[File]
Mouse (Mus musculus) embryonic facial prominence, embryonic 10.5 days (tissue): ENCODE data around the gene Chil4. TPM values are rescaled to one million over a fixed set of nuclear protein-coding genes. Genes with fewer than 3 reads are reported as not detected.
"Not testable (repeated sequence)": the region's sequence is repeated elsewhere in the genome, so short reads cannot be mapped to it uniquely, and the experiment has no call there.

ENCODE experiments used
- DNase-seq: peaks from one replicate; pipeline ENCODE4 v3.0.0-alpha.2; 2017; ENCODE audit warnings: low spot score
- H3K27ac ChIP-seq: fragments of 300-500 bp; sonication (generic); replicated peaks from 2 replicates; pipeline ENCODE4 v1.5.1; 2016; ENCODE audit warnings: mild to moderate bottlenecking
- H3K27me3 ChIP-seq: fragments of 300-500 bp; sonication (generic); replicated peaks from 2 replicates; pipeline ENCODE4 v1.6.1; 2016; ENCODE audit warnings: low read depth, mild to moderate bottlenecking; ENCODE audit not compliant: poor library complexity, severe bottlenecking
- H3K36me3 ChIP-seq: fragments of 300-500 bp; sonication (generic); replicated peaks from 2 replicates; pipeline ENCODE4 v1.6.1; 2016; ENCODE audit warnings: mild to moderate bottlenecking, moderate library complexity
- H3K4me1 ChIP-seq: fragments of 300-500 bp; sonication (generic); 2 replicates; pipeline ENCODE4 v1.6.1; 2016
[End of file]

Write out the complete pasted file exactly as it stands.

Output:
Mouse (Mus musculus) embryonic facial prominence, embryonic 10.5 days (tissue): ENCODE data around the gene Chil4. TPM values are rescaled to one million over a fixed set of nuclear protein-coding genes. Genes with fewer than 3 reads are reported as not detected.
"Not testable (repeated sequence)": the region's sequence is repeated elsewhere in the genome, so short reads cannot be mapped to it uniquely, and the experiment has no call there.

ENCODE experiments used
- DNase-seq: peaks from one replicate; pipeline ENCODE4 v3.0.0-alpha.2; 2017; ENCODE audit warnings: low spot score
- H3K27ac ChIP-seq: fragments of 300-500 bp; sonication (generic); replicated peaks from 2 replicates; pipeline ENCODE4 v1.5.1; 2016; ENCODE audit warnings: mild to moderate bottlenecking
- H3K27me3 ChIP-seq: fragments of 300-500 bp; sonication (generic); replicated peaks from 2 replicates; pipeline ENCODE4 v1.6.1; 2016; ENCODE audit warnings: low read depth, mild to moderate bottlenecking; ENCODE audit not compliant: poor library complexity, severe bottlenecking
- H3K36me3 ChIP-seq: fragments of 300-500 bp; sonication (generic); replicated peaks from 2 replicates; pipeline ENCODE4 v1.6.1; 2016; ENCODE audit warnings: mild to moderate bottlenecking, moderate library complexity
- H3K4me1 ChIP-seq: fragments of 300-500 bp; sonication (generic); 2 replicates; pipeline ENCODE4 v1.6.1; 2016